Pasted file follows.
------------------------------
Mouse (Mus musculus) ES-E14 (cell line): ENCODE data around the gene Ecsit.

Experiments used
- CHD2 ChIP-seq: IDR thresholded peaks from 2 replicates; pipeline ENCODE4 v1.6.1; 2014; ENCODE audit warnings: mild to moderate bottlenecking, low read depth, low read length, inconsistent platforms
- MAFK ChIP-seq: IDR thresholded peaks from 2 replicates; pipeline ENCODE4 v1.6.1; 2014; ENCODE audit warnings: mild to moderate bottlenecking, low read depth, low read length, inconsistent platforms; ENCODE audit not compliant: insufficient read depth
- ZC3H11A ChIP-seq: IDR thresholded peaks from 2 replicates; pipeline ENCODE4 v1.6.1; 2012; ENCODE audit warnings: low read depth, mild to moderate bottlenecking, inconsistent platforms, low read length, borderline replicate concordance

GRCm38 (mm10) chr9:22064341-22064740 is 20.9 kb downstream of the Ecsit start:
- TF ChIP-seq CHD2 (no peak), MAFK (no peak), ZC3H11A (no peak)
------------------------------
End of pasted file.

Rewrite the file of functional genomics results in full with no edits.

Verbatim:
Mouse (Mus musculus) ES-E14 (cell line): ENCODE data around the gene Ecsit.

Experiments used
- CHD2 ChIP-seq: IDR thresholded peaks from 2 replicates; pipeline ENCODE4 v1.6.1; 2014; ENCODE audit warnings: mild to moderate bottlenecking, low read depth, low read length, inconsistent platforms
- MAFK ChIP-seq: IDR thresholded peaks from 2 replicates; pipeline ENCODE4 v1.6.1; 2014; ENCODE audit warnings: mild to moderate bottlenecking, low read depth, low read length, inconsistent platforms; ENCODE audit not compliant: insufficient read depth
- ZC3H11A ChIP-seq: IDR thresholded peaks from 2 replicates; pipeline ENCODE4 v1.6.1; 2012; ENCODE audit warnings: low read depth, mild to moderate bottlenecking, inconsistent platforms, low read length, borderline replicate concordance

GRCm38 (mm10) chr9:22064341-22064740 is 20.9 kb downstream of the Ecsit start:
- TF ChIP-seq CHD2 (no peak), MAFK (no peak), ZC3H11A (no peak)